Edouard Vuillard Galleries
Jean-Edouard Vuillard, the son of a retired captain, spent his youth at Cuiseaux (Saone-et-Loire); in 1878 his family moved to Paris in modest circumstances. After his father\'s death, in 1884, Vuillard received a scholarship to continue his education. In the Lycee Condorcet Vuillard met Ker Xavier Roussel (also a future painter and Vuillard\'s future brother in law), Maurice Denis, musician Pierre Hermant, writer Pierre Veber and Lugne-Poe. On Roussel\'s advice he refused a military career and entered the Ecole des Beaux-Arts, where he met Pierre Bonnard.
In 1885, Vuillard left the Lycee Condorcet and joined his closest friend Roussel at the studio of painter Diogene Maillart. There, Roussel and Vuillard received the rudiments of artistic training. Related Paintings of Edouard Vuillard :. | Heng oakes curled madam | Lamp | Portrait of Toulouse Lautrec | Watts, in her sofa | Sticky book |
Related Artists:BRAY, Dirck
Dutch painter, Haarlem school (active 1651-1678)Dandini, Cesare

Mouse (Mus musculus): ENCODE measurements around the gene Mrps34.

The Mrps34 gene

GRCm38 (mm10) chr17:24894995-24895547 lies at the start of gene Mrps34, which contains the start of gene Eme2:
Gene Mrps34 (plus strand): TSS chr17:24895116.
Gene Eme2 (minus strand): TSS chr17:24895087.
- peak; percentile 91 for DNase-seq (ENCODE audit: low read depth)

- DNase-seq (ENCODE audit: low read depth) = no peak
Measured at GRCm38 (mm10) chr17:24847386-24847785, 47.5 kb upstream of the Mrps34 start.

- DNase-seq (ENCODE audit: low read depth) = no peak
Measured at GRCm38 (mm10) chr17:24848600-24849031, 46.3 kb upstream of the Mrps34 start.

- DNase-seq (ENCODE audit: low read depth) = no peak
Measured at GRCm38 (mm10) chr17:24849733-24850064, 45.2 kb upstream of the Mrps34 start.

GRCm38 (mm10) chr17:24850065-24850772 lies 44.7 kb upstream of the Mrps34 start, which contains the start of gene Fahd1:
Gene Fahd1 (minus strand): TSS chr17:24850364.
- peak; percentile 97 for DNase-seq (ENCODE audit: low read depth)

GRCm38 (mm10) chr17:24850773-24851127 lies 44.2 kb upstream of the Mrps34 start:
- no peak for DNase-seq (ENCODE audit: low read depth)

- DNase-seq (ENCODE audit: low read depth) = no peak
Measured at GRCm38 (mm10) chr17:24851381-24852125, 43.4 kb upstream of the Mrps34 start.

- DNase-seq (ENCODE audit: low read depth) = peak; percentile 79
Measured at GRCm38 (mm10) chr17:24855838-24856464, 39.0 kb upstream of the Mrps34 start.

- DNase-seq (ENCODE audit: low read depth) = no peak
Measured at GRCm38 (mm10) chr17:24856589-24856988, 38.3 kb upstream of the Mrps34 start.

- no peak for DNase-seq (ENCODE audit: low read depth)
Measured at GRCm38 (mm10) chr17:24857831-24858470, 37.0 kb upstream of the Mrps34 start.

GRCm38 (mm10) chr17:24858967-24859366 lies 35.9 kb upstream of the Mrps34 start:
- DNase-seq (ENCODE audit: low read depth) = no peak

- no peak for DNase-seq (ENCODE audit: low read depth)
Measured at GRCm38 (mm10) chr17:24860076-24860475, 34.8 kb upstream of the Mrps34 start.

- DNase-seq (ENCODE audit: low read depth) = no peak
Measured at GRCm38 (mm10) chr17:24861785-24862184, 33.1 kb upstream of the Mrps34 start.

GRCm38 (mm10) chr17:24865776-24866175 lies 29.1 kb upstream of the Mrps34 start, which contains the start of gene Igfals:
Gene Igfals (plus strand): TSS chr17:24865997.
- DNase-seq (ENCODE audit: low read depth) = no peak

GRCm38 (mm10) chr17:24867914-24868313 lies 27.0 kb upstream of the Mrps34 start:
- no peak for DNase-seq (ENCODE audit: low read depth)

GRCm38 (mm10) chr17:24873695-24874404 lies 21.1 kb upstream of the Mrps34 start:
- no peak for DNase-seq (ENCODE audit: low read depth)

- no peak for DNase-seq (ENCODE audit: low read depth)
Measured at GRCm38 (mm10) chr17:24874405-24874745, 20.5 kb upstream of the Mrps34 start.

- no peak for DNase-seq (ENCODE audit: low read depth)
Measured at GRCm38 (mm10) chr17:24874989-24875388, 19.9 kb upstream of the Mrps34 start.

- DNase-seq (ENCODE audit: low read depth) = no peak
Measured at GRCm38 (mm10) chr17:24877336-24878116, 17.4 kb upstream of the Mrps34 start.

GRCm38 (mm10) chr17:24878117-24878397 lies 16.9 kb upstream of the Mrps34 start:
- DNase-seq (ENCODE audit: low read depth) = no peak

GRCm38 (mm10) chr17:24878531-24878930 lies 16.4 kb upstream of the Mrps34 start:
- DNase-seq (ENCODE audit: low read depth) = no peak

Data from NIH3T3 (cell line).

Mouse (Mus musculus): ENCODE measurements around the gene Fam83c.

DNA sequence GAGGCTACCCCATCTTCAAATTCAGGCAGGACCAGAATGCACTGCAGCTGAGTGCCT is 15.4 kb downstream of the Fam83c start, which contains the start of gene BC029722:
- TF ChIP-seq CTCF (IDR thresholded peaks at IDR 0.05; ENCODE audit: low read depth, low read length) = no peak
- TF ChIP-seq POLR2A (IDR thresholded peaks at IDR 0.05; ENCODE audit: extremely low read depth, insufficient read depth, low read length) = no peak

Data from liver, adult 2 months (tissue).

Italian Baroque Era Painter, 1595-1658Owen, William
English painter. The son of a bookseller, he was educated at the grammar school in Ludlow and was sent to London in 1786 to study under Charles Catton the elder (1728-98), coach painter to George III and founder-member of the Royal Academy. Owen's copy of a work by Reynolds, made soon after his arrival, attracted the latter's attention. He entered the Royal Academy Schools in 1791 and exhibited at the Royal Academy the following year. From then on he exhibited there every year, apart from 1823 and 1825, and was elected ARA in 1804 and RA in 1806. He painted a number of rural scenes but specialized in portrait painting. Although his reputation was eclipsed by that of Thomas Lawrence, he was sought after by many of the eminent figures of the day, producing portraits of the Archbishop of Canterbury, Dr William Howley (1813), and of the politician and essayist John Wilson Croker (exh. 1812; both London, N.P.G.); other of his sitters were William Pitt the younger and John Soane. In 1810 he was appointed portrait painter to the Prince of Wales (later George IV) and in 1813 principal portrait painter to the Prince when the latter became Prince Regent. The Prince Regent does not seem to have sat to him but nonetheless he offered Owen a knighthood, which the painter refused. From c. 1820 Owen's health deteriorated until a disease of the spine confined him to his room and finally rendered him incapable of painting. He died after accidentally taking a bottle of opium that had been wrongly labelled.